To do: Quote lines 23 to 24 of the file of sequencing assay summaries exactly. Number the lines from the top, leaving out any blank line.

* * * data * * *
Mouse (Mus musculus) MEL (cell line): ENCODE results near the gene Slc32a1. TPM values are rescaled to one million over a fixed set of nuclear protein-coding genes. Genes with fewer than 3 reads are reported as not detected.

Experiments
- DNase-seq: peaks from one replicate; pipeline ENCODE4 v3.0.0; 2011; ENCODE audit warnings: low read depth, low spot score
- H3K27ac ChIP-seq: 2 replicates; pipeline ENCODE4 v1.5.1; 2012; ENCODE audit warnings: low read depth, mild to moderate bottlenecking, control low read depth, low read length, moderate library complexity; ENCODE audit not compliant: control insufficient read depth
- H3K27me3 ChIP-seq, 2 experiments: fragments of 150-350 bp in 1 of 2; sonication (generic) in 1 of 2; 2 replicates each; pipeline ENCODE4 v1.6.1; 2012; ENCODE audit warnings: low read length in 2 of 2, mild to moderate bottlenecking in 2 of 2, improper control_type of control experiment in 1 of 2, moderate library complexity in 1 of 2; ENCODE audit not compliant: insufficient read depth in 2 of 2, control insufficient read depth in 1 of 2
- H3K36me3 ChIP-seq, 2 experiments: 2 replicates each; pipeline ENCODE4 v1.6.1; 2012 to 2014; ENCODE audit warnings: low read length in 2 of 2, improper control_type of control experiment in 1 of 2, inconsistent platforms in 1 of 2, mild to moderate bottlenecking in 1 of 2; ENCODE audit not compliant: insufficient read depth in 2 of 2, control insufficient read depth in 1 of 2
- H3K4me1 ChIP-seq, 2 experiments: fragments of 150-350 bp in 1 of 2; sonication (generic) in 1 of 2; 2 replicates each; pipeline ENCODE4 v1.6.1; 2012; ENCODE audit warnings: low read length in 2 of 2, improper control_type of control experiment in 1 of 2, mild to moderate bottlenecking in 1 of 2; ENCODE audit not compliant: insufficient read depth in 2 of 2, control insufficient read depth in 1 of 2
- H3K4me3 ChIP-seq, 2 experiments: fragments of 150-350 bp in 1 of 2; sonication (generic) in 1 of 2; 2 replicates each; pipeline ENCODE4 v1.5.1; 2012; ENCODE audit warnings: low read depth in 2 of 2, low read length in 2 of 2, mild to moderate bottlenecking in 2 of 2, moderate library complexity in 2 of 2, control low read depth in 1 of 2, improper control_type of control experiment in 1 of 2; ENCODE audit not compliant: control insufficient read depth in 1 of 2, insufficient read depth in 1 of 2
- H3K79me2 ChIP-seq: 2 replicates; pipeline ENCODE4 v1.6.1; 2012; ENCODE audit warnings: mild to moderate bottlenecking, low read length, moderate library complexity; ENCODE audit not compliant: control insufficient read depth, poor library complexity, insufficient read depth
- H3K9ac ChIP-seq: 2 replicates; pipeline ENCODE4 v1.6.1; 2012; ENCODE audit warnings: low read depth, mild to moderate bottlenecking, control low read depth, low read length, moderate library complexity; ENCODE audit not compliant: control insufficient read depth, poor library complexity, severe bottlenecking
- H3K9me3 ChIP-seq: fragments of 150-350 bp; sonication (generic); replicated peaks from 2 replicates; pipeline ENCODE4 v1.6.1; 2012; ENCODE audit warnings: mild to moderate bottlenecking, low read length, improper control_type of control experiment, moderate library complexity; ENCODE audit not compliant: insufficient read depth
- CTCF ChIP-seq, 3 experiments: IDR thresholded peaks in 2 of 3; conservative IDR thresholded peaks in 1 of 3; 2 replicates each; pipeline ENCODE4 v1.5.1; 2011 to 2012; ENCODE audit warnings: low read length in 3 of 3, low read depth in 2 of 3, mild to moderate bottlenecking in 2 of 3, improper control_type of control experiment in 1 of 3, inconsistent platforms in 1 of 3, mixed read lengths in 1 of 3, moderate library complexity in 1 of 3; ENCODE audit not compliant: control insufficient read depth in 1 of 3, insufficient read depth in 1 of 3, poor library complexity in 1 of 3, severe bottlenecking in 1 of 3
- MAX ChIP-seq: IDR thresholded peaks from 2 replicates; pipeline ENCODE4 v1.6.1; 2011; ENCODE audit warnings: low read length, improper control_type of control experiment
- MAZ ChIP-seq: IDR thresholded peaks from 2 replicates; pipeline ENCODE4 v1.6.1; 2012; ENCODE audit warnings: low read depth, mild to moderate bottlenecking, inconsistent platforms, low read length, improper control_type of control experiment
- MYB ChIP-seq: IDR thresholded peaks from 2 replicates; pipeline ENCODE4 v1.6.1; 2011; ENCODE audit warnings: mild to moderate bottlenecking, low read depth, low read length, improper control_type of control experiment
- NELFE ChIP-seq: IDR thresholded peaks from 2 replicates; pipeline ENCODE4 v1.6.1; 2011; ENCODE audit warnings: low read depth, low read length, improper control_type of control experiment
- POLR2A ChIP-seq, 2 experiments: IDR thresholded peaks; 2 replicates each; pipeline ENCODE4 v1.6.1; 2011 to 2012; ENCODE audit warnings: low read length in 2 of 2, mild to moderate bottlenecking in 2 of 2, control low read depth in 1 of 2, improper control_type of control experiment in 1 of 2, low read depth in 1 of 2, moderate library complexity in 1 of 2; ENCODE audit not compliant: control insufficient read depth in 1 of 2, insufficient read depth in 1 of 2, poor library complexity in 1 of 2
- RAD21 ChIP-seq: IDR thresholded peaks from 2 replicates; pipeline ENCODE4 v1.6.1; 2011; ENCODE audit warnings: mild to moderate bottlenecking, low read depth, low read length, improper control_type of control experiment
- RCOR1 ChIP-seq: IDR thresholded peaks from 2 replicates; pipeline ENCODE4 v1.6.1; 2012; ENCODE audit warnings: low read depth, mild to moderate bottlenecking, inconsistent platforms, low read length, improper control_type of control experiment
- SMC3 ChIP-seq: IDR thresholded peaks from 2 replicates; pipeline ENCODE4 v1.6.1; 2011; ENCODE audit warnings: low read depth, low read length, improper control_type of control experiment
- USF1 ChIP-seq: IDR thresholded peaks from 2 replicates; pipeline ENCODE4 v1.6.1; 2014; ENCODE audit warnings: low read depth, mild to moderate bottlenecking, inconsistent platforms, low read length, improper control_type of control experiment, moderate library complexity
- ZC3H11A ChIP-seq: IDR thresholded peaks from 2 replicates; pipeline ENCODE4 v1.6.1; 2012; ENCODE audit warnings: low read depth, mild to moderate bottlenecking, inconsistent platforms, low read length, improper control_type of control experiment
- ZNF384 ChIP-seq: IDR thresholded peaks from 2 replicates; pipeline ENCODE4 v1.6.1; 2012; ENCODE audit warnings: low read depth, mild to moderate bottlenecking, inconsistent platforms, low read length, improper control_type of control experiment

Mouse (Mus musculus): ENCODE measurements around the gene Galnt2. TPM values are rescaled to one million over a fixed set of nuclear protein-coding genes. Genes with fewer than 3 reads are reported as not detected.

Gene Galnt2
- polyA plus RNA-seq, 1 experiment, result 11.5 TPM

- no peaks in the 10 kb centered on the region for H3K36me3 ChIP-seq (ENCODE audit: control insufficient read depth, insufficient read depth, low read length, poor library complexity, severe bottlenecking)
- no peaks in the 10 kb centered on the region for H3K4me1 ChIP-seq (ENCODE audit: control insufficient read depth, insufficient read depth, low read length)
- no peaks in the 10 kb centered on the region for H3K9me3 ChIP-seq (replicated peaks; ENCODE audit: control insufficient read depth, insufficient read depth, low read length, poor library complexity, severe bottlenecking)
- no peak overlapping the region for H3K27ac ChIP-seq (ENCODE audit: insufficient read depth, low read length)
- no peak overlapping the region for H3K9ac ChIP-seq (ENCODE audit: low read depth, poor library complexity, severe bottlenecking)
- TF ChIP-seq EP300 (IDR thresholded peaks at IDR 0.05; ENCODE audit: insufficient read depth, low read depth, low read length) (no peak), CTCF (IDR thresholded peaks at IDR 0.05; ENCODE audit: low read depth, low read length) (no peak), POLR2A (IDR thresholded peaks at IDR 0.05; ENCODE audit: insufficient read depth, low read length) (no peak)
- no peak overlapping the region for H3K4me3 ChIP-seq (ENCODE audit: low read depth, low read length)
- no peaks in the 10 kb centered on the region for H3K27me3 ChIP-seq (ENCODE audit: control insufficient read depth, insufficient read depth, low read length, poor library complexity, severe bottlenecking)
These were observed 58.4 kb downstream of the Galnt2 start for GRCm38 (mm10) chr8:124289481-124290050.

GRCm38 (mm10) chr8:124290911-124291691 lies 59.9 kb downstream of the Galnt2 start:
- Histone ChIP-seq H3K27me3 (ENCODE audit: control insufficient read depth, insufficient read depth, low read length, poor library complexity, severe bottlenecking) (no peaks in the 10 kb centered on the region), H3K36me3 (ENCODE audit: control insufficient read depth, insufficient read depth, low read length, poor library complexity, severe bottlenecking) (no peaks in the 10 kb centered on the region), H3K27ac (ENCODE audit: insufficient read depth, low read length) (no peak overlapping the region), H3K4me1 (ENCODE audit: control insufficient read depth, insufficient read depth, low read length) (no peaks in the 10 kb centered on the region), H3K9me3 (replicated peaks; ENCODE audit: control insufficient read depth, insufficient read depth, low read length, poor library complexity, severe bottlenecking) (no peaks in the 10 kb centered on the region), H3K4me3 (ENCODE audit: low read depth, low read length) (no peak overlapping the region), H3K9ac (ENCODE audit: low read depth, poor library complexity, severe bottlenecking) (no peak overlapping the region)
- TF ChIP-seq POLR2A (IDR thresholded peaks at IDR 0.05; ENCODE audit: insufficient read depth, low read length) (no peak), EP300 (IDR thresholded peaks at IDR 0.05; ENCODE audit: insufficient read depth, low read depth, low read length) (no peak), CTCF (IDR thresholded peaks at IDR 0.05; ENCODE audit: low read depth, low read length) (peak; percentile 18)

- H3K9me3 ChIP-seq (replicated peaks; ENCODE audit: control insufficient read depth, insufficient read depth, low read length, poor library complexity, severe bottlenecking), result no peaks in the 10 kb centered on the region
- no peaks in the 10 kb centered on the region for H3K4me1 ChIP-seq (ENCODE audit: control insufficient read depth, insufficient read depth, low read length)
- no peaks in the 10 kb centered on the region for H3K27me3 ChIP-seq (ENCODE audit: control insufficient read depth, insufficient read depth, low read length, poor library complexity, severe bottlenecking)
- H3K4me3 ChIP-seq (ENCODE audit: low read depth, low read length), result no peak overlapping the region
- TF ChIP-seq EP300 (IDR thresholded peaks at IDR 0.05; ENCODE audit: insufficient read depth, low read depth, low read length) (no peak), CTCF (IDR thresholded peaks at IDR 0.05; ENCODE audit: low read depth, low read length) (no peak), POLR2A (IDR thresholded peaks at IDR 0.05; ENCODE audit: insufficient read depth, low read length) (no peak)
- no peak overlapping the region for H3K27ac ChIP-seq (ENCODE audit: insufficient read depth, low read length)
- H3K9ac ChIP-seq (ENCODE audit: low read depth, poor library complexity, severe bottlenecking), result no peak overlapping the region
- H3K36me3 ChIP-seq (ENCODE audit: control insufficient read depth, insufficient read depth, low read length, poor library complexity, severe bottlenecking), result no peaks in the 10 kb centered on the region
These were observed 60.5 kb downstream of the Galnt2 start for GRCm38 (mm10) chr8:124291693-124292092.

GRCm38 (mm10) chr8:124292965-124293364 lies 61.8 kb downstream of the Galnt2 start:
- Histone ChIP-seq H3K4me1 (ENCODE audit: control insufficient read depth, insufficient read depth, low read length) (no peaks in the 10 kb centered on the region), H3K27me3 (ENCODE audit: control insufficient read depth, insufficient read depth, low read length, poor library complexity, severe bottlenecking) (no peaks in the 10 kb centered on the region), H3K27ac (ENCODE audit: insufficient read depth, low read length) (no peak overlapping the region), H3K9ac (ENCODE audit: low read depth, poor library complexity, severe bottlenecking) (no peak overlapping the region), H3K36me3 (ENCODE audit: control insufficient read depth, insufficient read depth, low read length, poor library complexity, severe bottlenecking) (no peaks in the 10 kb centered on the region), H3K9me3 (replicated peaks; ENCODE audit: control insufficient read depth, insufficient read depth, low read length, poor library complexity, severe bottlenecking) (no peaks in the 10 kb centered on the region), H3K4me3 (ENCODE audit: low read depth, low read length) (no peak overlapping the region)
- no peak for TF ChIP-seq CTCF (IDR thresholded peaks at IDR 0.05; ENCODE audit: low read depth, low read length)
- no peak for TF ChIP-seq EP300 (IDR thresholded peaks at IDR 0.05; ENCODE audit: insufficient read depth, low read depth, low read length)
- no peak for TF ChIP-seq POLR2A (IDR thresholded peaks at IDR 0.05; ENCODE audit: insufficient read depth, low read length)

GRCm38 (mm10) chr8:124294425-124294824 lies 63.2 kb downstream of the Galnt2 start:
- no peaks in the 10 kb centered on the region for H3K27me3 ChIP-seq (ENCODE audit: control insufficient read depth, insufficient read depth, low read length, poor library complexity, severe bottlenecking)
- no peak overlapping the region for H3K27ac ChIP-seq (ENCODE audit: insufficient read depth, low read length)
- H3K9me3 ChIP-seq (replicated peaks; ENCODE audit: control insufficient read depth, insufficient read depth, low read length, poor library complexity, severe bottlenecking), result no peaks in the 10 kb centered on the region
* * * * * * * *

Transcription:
- ZNF384 ChIP-seq: IDR thresholded peaks from 2 replicates; pipeline ENCODE4 v1.6.1; 2012; ENCODE audit warnings: low read depth, mild to moderate bottlenecking, inconsistent platforms, low read length, improper control_type of control experiment

Mouse (Mus musculus): ENCODE measurements around the gene Galnt2. TPM values are rescaled to one million over a fixed set of nuclear protein-coding genes. Genes with fewer than 3 reads are reported as not detected.